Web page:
UPDATE SEPTEMBER 2003 -- This area was devastated by wildfires and we know
that most, and possibly all, of these beautiful trestles were destroyed.
What heart breaking news! We happened to be in British Columbia during this time
and heard on the news the promise of the Provencal Government to replace these
treasured trestles, but to lose the original ones is so very sad. We sincerely
hope the restoration will begin immediately, it was a great tourist attraction. After
all, it drew us all the way from North Carolina and we considered the experience
well worth the trip.
Following is our experience when we rode this trail September 2001.
And what a fantastically beautiful trail! No wonder the Myra Canyon
area, with its 18 trestles and two tunnels, has been described
as the most spectacular section of the Kettle Valley Railway Trail.
We are in awe of the
engineer who, in the early 1900s,
surveyed and designed a railway system through canyons
with trestles so high
that it takes your breath away. Occasionally
my husband would would remind me "Don't look down!"; I didn't need
We found the book Cycling the Kettle Valley Railway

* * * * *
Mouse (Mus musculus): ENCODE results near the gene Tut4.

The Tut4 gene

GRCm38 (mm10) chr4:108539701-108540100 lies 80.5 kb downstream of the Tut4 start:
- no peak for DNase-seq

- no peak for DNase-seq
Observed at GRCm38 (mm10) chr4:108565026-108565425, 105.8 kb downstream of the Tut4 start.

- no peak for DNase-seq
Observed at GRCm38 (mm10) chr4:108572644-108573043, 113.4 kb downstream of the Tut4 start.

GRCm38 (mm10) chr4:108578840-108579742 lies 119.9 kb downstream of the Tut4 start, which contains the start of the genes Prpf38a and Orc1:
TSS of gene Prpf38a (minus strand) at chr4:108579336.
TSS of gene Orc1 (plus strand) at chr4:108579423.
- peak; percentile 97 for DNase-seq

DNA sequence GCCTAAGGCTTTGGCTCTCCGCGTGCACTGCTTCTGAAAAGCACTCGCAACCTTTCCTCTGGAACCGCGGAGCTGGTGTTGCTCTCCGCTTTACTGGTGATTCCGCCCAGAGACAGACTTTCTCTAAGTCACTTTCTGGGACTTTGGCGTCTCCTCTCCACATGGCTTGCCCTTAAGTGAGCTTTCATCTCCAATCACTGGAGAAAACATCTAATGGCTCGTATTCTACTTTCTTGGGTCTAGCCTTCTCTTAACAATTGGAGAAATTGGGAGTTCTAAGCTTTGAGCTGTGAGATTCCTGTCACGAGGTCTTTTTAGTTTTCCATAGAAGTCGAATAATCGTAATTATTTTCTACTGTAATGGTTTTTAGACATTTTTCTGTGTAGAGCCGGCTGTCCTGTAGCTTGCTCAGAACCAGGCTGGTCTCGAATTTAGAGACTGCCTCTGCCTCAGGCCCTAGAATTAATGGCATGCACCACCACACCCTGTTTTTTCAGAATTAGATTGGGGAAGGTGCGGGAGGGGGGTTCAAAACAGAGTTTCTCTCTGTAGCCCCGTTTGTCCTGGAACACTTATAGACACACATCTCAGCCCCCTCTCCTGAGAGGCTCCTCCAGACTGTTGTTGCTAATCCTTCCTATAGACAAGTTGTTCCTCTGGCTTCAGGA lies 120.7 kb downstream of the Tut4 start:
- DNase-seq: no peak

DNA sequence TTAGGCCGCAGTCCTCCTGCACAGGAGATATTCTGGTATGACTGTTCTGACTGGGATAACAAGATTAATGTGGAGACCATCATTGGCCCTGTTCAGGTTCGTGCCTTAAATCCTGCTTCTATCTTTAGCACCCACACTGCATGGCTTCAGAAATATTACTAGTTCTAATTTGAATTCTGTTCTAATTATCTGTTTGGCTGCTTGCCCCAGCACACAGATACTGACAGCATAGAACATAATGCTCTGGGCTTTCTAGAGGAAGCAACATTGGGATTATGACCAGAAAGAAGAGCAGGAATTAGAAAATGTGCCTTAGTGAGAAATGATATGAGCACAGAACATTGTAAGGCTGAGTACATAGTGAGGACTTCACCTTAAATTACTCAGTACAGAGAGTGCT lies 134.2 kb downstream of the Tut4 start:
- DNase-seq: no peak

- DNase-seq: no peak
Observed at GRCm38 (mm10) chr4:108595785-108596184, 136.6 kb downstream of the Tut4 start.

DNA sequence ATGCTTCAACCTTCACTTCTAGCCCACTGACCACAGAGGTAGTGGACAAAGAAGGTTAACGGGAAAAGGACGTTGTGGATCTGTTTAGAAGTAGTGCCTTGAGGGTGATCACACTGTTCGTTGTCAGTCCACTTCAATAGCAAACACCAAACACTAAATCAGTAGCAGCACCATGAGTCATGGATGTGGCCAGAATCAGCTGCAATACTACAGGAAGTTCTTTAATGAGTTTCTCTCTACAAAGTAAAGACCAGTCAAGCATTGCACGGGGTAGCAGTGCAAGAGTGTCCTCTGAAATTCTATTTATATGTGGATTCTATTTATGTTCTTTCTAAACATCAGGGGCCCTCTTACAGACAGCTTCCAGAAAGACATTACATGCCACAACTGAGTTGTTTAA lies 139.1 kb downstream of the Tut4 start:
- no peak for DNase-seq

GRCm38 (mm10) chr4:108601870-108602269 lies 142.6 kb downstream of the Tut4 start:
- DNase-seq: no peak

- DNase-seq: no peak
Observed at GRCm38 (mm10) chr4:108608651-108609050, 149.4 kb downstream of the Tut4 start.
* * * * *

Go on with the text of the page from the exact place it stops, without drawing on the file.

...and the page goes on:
by Dan and Sandra Langford to be a valuable source of information.
In fact, without this book and the maps it provided
we could not have found the trail. We inquired for directions
at our hotel in Kelowna and no one could provide them.
The only information they had was "There's BEARS up there!"
The book can be ordered from their web site,
Cycling the Kettle
Valley Railway or it can be
purchased at a Tourist Information Center, which is where we
We took Highway 33 from Kelowna and drove
up the mountain to the Okanagan Falls Forest Service Road,
which the trail
crosses, and began our ride there. It was approximately
10 miles to Myra Canyon. The trail surface was not the
best by any means; sometimes soft, sometimes rocky and some
of the mud holes were huge! But the surface improved
significantly as we approached the canyon and was
very good in that area.